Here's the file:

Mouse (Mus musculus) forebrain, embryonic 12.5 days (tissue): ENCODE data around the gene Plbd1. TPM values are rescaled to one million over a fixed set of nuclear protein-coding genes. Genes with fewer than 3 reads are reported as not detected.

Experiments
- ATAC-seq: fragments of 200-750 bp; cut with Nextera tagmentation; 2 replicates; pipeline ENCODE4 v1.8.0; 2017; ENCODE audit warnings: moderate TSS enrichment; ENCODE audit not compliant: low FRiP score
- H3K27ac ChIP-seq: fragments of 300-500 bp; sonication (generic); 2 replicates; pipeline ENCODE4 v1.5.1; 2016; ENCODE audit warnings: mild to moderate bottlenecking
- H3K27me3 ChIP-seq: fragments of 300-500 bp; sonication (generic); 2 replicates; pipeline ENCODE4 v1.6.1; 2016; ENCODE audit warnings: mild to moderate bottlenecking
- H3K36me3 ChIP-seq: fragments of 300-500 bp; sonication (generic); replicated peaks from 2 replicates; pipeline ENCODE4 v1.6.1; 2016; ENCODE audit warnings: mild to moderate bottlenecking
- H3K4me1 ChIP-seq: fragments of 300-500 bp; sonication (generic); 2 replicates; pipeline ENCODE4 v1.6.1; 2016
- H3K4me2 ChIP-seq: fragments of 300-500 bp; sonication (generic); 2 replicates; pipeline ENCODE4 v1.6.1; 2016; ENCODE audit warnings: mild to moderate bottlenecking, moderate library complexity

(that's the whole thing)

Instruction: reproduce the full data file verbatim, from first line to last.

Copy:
Mouse (Mus musculus) forebrain, embryonic 12.5 days (tissue): ENCODE data around the gene Plbd1. TPM values are rescaled to one million over a fixed set of nuclear protein-coding genes. Genes with fewer than 3 reads are reported as not detected.

Experiments
- ATAC-seq: fragments of 200-750 bp; cut with Nextera tagmentation; 2 replicates; pipeline ENCODE4 v1.8.0; 2017; ENCODE audit warnings: moderate TSS enrichment; ENCODE audit not compliant: low FRiP score
- H3K27ac ChIP-seq: fragments of 300-500 bp; sonication (generic); 2 replicates; pipeline ENCODE4 v1.5.1; 2016; ENCODE audit warnings: mild to moderate bottlenecking
- H3K27me3 ChIP-seq: fragments of 300-500 bp; sonication (generic); 2 replicates; pipeline ENCODE4 v1.6.1; 2016; ENCODE audit warnings: mild to moderate bottlenecking
- H3K36me3 ChIP-seq: fragments of 300-500 bp; sonication (generic); replicated peaks from 2 replicates; pipeline ENCODE4 v1.6.1; 2016; ENCODE audit warnings: mild to moderate bottlenecking
- H3K4me1 ChIP-seq: fragments of 300-500 bp; sonication (generic); 2 replicates; pipeline ENCODE4 v1.6.1; 2016
- H3K4me2 ChIP-seq: fragments of 300-500 bp; sonication (generic); 2 replicates; pipeline ENCODE4 v1.6.1; 2016; ENCODE audit warnings: mild to moderate bottlenecking, moderate library complexity